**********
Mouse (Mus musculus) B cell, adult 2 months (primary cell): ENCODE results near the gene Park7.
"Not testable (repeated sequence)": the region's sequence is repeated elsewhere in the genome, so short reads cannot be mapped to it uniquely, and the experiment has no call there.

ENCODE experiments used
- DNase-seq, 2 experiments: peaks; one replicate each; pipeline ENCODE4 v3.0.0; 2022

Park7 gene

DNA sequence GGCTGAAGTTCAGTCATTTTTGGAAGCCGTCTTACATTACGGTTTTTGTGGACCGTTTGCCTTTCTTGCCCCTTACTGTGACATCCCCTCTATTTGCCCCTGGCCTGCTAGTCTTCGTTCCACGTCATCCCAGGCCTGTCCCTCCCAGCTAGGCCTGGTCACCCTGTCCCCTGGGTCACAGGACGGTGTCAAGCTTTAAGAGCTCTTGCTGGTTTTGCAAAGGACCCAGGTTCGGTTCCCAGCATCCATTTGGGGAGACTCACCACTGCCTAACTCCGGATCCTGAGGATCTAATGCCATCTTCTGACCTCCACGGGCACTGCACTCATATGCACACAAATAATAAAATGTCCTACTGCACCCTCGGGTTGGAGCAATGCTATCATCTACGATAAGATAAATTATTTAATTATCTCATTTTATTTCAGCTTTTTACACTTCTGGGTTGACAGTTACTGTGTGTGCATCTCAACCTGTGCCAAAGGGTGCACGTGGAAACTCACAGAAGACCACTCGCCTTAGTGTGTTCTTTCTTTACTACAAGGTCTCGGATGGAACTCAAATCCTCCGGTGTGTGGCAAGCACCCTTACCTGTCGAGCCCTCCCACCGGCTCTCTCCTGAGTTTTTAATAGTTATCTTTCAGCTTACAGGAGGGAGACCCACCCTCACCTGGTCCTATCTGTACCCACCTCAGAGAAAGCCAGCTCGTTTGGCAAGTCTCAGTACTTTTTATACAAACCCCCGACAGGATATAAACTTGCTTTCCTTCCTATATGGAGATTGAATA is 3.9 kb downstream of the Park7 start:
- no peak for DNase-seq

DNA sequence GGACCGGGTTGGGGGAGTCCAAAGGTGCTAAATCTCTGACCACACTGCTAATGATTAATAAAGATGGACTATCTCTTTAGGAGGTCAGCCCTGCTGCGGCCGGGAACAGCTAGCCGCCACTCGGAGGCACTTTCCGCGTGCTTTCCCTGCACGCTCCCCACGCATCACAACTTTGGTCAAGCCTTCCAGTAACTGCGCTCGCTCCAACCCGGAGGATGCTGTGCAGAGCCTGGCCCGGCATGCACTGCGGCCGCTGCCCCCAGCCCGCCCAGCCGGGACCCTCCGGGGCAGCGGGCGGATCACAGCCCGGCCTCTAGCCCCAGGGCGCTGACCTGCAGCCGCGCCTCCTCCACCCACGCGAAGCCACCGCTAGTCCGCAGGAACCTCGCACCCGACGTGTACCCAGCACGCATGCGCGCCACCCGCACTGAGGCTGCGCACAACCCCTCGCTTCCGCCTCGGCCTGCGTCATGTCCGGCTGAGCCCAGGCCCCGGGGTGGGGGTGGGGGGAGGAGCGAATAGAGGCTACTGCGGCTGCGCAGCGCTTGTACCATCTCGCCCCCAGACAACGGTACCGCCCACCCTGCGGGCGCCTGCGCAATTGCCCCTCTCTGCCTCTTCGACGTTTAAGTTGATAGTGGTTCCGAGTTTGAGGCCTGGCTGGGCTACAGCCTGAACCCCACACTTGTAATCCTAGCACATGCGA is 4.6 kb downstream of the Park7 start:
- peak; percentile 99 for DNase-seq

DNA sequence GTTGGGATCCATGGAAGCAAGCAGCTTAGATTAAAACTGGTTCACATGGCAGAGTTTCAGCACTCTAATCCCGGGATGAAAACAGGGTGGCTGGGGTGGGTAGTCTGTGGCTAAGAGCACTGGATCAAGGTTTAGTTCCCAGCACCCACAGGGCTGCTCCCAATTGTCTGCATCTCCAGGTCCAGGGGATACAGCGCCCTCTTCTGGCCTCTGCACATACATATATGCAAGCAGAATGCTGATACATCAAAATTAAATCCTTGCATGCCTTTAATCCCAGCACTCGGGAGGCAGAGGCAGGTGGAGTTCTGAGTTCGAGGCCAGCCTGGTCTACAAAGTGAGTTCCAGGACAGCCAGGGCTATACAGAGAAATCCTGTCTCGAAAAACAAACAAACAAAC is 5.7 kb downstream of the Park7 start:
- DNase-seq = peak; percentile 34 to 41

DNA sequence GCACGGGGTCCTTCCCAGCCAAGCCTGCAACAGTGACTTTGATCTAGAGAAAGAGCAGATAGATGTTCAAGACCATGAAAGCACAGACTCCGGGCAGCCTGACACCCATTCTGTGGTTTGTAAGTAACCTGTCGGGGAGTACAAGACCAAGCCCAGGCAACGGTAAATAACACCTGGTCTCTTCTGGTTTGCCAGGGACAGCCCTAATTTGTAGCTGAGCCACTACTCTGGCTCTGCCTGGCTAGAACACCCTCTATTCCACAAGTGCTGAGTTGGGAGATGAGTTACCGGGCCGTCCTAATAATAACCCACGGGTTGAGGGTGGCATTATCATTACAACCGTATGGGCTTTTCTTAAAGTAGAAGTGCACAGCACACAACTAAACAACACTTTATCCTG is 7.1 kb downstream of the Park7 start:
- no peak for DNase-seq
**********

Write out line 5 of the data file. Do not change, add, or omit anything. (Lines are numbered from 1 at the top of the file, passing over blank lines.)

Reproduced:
Park7 gene